The War Museumby Uchida Hyakken
From the collection Realm of the Dead translated by Rachel DiNitto forthcoming from Dalkey Archive Press
The rain that had been falling since afternoon suddenly stopped.
But the sky darkened, and oppressive clouds descended onto the eaves.
I heard a loud voice at the door. There, on the black earth of the entryway stood an artillery lieutenant.
“Professor Noda?” he inquired, bowing.
He took off his high boots and came in.
“What brings you here?” I asked. His face was yellowish with a blue tinge, and his cheeks had a moist glow.
“I’ve been transferred to Tokyo, so I came for a visit.”
I had no memory of this soldier.
“Tokyo’s really changed. This neighborhood’s completely different. Have you been well, Professor?”
“Thank you for asking,” I answered, purposely vague. The lieutenant kept moving his yellow hands, as though stroking the objects around him.
“I saw you yesterday on Kudan Hill, and thought I’d come to ask your advice.”
I hadn’t left the house once yesterday. But the mere mention of Kudan Hill was enough to send a chill through my body.
The lieutenant stared at me with cold eyes. I cowered, overcome with uneasiness.
Somewhere in the distance I heard singing. I couldn’t tell if it was a man or woman. Maybe it wasn’t even a song. It could have been crying.
Then the soldier’s expression changed. The color faded from his narrow brow and the luster on his cheeks disappeared, as though wiped clean.
Gripped with fear, I tried to speak, but I couldn’t raise a sound from my dry throat.
Startled by the sound of the rain starting again and battering the ceiling, I found my head awash in sweat down to my collar. I could hear the rain somewhere dripping onto the ceiling. The lieutenant was gone. But the traces of somebody’s presence remained. The frightful image of him departing flickered across my eye.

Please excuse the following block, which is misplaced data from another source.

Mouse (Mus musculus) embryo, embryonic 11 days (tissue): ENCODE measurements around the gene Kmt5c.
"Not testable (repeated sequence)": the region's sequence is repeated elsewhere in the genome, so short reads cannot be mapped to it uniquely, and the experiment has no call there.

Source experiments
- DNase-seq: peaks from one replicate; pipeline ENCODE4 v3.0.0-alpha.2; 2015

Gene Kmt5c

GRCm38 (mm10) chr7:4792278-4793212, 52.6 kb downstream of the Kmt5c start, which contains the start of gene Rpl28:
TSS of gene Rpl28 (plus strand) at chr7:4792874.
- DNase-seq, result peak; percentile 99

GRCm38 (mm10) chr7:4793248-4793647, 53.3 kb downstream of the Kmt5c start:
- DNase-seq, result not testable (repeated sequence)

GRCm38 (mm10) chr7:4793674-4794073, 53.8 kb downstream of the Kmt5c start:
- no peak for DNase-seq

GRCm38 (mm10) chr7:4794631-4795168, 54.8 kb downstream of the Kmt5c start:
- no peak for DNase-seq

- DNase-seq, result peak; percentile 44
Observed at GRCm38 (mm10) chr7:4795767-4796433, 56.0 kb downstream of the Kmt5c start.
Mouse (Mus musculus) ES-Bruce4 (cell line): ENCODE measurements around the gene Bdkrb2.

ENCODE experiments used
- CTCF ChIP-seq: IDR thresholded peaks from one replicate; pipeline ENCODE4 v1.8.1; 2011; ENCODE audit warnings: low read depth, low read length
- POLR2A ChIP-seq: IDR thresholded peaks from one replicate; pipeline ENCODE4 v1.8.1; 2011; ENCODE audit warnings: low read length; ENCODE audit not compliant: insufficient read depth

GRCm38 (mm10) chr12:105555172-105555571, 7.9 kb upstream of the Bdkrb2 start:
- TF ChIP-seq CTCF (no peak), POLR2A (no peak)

I went out in the typhoon to see the War Museum.
Kudan Hill twisted in the rain. The wind was blowing so hard I could barely walk, unable to tell the slope from the plain.
Artillery shells and the legs of horses were scattered on the ground in front of the museum. Some of the legs stuck straight up, their ankles twitching and jerking.
I had no choice but to step on the artillery shells and horse legs as I hurried to the entrance, everything feeling strangely pliant beneath my feet. I thought the softness was from the horse thighs, but even the artillery shells gave way limply.
The museum guards had no ears.
I slipped past them and went into the museum, but I found no swords or armor. Large glass cases stretched to the ceiling, and inside them lay dead uniformed bodies piled high, one atop the other. I fled from the stench and retraced my steps back to the entrance, only to find two guards scratching the nubs where their ears had been.